This spring, the NeW Professional Network has been reading Justice on Trial: The Kavanaugh Confirmation and the Future of the Supreme Court by Carrie Severino and Mollie Hemingway. This #1 National Bestseller gives an insider account of the high stakes and drama of the Kavanaugh confirmation. Meet author Carrie Severino and her thoughts on NeW and the current judicial nomination process.
What motivated you to write this book?
One of my first jobs out of law school was clerking for Justice Clarence Thomas, and many people have rightly noted the uncanny similarity between the smear campaigns launched against Thomas and Kavanaugh. After the Left failed to block Thomas’ confirmation, they didn’t pack up and go home. When Justice Thomas was confirmed, Americans two to one believed him over Anita Hill. But the ensuing decades have seen a continuous campaign of revisionist history everywhere from legal academia, to the media, to HBO. They weren’t content to have hit new lows in civility attempting to block his confirmation; they were dedicated to undermining his decisions on the Court by continuing to attack him. I knew that they would turn to the same playbook for Kavanaugh once he was confirmed. So Mollie Hemingway and I teamed up – a lawyer and a journalist – to get the true story of his confirmation written before the false narratives could set in. We spoke to over 100 people involved in the process, from the President and Vice President, to Senators and Supreme Court justices, to those who had known Kavanaugh and Blasey Ford since high school. We were amazed by how much we, who had followed the process so closely, learned about what happened. And we know it will be important to know our history if we are to have a chance at preventing this travesty of a confirmation process to be repeated.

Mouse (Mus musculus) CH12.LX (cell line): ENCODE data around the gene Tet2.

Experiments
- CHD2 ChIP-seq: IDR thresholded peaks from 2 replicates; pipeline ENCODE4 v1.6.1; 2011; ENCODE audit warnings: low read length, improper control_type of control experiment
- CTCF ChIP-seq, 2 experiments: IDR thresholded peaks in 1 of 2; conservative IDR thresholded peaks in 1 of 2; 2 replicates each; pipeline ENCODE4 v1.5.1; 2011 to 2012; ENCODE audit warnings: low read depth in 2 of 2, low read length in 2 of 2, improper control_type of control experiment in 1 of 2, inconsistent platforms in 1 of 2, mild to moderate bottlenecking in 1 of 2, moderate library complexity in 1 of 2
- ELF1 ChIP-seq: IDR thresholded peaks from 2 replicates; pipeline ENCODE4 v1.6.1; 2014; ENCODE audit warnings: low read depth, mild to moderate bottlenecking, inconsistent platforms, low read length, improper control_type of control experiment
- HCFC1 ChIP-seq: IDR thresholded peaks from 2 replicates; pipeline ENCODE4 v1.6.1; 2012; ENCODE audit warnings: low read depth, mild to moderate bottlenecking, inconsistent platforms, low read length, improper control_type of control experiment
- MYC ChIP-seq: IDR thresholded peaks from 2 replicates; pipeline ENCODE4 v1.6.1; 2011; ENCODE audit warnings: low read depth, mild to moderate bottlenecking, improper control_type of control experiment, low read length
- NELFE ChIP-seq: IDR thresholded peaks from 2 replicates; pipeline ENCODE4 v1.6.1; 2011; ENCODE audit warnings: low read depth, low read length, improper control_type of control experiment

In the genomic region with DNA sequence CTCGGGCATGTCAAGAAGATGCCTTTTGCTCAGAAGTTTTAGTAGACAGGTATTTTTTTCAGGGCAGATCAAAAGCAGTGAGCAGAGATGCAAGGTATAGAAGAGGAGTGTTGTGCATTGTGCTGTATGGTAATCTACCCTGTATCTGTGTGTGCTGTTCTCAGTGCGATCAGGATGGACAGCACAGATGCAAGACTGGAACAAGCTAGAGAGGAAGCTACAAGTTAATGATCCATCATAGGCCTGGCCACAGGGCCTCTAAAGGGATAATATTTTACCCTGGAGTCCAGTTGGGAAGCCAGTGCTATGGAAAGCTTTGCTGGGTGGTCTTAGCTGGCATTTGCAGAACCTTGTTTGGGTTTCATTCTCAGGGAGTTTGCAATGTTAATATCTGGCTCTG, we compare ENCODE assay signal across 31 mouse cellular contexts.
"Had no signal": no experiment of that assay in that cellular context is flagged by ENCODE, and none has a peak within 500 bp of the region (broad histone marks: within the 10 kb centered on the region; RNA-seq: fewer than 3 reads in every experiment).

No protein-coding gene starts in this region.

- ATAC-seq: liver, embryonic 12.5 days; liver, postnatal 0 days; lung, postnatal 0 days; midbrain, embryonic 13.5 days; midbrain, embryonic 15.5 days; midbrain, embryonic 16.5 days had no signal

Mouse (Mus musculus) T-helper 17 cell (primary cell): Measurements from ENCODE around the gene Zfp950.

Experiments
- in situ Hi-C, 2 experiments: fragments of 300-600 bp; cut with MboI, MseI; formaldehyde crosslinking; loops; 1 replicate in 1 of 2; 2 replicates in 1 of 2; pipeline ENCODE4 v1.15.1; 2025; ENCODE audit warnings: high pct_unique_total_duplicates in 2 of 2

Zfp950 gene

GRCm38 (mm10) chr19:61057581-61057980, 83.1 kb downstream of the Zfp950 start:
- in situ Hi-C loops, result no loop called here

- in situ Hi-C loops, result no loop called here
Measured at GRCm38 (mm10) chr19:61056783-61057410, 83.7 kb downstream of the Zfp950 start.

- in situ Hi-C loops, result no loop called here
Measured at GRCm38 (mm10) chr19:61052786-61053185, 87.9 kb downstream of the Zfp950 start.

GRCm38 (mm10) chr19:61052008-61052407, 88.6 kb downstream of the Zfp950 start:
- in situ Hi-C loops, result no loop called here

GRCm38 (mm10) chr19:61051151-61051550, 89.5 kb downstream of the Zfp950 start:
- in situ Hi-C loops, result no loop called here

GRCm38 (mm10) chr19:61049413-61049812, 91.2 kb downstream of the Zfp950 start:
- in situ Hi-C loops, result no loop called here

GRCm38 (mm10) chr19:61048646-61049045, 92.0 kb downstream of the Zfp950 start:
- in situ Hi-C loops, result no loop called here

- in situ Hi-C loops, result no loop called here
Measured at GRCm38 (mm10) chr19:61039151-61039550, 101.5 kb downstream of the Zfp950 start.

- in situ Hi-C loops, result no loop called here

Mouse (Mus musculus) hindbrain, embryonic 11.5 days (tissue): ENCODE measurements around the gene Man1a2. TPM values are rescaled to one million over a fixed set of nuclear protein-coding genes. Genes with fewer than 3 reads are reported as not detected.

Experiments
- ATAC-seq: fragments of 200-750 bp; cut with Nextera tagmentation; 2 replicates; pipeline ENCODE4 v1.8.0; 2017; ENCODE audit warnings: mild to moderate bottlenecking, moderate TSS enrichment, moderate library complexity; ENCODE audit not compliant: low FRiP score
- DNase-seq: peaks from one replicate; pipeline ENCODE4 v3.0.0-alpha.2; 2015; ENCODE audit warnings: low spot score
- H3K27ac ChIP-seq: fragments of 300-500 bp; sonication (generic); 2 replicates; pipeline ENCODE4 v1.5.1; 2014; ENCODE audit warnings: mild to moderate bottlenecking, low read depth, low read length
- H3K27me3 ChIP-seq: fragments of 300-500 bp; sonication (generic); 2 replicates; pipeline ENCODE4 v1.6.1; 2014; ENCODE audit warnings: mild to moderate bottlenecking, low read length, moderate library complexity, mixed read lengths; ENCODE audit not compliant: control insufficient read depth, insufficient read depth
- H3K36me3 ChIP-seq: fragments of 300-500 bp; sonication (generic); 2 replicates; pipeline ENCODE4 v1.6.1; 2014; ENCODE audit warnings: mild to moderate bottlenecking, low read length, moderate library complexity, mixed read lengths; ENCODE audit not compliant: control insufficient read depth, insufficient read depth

The current Administration has pointed to judicial confirmations as one of their term’s greatest successes. How has COVID-19 affected this process?
It’s true that judicial confirmations have been a crowning achievement of this administration. No administration in recent memory has placed this high priority on appointing outstanding judges who also have bold records of adhering to the original understanding of the law and the Constitution and who have demonstrated records of courage to show for it. In only three years, Trump appointed 50 appellate judges; Obama appointed 55 in eight years. While the Senate and White House are rightly focusing on addressing COVID-19, nominations are continuing to be made and processed, and Leader McConnell has repeatedly pledged to “leave no vacancy behind.” We have yet to see whether hearings may be held remotely or under special procedures, but I’m confident that judges will continue to be confirmed as the Senate is returning from recess. With so many important questions about the extent of governmental power in this unique national crisis, we more than ever will need judges who are committed to the rule of law and enforcing the Constitution.
Why do you believe is NeW important?
It can be lonely to be a conservative on campus, but it’s also a great opportunity to build community and learn how to defend and explain conservative principles to those around you who are sometimes hostile, but often people simply haven’t heard a conservative perspective articulated before. NeW provides that community and training for young women to help them become leaders for the next generation.